For the past few years, the online community of handspinners have participated in something called the Tour de Fleece. It's a fun event, where spinners challenge themselves to spin every day of the the Tour de France bicycle race. There are wheels, spinning round and round all over the planet.
I'm not usually not big on joining these sorts of online shenanigans, but I decided that this would be a good opportunity for me to do a lot of spinning, and work toward improving my skills.
I had my share of technical difficulties, right from the start. I'm spinning on a rather rickety antique spinning wheel, which presents quite a few challenges. First, the driveband that spins the wheel kept falling off. Like, every four seconds. Then, my bobbin split into pieces.
Robb learned quite a bit about tuning up my spinning wheels, while I practiced my swearing.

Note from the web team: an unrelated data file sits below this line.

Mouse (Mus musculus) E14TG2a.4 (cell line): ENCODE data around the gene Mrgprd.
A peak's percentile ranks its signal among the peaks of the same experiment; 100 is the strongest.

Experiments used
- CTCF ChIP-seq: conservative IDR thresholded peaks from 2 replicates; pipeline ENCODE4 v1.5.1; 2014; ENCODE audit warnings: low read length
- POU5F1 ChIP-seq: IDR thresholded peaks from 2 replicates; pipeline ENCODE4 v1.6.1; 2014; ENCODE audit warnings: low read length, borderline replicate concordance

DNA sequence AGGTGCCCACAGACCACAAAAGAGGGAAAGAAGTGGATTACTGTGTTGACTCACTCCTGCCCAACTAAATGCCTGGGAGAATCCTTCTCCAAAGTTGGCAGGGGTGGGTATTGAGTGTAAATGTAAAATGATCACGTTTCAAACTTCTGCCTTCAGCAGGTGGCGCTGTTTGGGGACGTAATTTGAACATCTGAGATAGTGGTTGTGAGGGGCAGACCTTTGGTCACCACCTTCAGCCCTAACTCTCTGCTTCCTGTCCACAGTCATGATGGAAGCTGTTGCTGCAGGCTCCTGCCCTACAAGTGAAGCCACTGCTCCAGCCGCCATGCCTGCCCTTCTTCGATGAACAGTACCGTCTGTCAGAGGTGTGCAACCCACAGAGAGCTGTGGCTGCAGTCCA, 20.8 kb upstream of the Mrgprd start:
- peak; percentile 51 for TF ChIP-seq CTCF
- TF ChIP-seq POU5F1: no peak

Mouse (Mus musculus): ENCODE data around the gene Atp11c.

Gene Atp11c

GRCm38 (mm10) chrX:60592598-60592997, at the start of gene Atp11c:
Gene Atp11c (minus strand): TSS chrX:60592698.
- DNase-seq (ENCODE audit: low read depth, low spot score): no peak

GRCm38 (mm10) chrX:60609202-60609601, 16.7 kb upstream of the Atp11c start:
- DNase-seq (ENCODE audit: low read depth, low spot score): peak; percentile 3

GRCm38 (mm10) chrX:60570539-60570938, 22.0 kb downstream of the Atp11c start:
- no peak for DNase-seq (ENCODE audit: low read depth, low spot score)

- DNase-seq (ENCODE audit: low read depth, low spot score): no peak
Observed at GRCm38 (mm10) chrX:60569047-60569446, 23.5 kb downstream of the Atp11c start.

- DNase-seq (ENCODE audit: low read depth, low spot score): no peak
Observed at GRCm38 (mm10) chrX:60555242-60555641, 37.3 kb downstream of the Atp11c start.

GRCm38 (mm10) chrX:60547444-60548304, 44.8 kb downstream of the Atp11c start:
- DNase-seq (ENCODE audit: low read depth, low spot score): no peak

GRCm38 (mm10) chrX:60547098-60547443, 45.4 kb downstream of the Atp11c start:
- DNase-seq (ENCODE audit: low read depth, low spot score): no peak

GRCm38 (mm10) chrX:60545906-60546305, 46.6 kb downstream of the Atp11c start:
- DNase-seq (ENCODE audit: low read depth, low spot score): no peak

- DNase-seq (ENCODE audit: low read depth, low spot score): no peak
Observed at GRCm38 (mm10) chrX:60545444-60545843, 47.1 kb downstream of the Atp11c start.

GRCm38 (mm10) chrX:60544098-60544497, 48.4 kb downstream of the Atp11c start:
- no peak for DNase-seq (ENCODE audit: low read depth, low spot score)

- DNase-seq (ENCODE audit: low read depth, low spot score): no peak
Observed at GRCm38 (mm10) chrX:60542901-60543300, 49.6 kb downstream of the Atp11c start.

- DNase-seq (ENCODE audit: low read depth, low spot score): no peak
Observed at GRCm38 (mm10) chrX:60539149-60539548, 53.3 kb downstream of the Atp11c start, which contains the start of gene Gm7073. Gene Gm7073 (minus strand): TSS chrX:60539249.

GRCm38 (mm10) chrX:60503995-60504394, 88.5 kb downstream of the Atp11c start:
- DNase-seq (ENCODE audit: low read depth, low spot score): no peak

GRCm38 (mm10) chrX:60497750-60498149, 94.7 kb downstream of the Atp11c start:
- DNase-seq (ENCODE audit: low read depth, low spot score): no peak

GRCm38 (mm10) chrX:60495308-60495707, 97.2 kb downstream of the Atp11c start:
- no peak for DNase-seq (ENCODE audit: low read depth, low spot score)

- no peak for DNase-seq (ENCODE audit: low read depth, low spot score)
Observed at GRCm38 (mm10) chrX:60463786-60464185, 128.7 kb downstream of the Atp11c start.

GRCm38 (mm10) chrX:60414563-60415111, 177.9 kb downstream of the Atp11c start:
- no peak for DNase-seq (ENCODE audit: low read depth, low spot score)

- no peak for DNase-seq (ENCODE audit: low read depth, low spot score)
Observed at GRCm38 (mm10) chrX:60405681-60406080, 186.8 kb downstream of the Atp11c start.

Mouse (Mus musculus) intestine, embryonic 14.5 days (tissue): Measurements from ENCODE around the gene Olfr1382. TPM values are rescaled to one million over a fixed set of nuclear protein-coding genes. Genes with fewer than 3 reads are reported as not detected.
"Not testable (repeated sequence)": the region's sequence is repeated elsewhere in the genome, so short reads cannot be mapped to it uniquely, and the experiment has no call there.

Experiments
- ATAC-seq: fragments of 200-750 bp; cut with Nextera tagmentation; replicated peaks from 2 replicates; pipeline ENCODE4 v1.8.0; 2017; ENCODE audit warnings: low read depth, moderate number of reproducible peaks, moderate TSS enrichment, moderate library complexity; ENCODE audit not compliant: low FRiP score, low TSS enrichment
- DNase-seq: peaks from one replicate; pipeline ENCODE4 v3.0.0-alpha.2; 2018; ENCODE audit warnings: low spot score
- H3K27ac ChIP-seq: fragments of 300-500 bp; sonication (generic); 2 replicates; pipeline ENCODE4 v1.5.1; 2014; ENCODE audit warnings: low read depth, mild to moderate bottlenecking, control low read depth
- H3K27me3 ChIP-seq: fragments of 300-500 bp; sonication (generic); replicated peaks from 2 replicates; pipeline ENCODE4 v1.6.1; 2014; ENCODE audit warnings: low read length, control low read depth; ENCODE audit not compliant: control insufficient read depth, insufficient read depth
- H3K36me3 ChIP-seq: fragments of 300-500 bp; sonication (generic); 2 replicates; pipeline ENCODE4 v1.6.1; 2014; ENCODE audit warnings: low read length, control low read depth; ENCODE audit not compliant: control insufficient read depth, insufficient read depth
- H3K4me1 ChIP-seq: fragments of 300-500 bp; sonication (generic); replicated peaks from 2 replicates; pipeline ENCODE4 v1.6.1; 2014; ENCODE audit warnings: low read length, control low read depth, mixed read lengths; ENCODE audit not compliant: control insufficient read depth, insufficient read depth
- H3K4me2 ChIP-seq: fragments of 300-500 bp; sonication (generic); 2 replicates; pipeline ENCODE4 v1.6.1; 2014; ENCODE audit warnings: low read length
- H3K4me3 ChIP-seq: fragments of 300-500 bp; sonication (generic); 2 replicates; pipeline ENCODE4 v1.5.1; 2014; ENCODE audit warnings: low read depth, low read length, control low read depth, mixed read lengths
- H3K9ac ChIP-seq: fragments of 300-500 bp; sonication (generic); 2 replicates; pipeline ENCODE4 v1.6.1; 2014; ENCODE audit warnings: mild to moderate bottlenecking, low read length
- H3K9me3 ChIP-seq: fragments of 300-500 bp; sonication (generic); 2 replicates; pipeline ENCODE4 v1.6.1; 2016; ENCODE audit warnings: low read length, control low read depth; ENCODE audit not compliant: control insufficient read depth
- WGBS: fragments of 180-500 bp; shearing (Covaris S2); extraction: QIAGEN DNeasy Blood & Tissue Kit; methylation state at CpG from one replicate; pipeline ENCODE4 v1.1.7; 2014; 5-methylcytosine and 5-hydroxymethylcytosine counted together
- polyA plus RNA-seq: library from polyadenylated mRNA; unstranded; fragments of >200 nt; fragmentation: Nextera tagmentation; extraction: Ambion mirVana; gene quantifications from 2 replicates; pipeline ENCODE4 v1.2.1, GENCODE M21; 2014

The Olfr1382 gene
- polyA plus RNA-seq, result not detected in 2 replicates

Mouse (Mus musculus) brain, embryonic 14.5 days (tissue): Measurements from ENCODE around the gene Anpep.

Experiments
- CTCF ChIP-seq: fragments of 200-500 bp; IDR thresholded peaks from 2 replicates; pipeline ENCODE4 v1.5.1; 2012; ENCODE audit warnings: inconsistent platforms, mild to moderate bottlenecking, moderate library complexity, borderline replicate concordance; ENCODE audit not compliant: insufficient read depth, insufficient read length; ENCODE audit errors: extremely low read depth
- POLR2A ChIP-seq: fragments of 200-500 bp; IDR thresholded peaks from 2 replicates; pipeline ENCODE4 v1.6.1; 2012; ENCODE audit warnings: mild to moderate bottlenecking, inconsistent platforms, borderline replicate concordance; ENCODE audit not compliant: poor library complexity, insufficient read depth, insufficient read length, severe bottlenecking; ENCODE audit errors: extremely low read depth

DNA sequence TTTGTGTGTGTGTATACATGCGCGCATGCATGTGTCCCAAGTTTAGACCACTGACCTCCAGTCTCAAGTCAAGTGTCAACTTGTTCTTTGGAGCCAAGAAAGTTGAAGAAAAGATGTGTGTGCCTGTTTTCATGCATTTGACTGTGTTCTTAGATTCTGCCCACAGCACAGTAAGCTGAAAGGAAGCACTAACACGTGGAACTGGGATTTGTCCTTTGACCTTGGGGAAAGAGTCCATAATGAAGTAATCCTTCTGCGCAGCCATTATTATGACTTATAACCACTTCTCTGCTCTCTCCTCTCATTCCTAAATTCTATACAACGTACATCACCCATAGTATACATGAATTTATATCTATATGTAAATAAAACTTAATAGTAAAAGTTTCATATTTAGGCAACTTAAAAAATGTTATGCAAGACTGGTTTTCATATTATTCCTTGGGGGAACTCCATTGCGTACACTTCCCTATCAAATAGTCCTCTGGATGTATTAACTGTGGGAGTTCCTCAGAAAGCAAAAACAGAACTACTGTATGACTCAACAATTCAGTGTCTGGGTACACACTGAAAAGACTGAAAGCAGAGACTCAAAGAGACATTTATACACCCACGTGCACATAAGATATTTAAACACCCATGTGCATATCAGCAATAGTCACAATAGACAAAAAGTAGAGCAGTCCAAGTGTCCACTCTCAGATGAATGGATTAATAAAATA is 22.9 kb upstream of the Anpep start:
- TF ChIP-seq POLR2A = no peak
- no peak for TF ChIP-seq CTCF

I got this lovely undyed wool through my handspinning group. It was astonishingly cheap, which was very liberating. I wasn't worried about ruining expensive raw materials. I could "mess around" without fear. If I screwed up, it was no big deal.
This is freshly spun wool, wound as a little cake. There's only one strand of fiber at this point.
Here's the same fiber, plied into yarn. Do you see how it has a rope-like quality? This gives more structure and strength to the final product.
Now that I'm (almost) finished with this project, I have to decide what to work on next. I tried spinning the alpaca fiber that both Edwin and Annalisa sent me, but it's painfully clear that I need a lesson in working with this unique animal fiber.
I think the next thing I'm going to work on is either some wool that Mel sent me, or the gigantic fleece I bought recently. It's from a sheep named Ziggy, and everyone who has been over to the house in the past week has seen this fleece hanging around the back yard. It looks like I have been murdering and scalping rastafarians.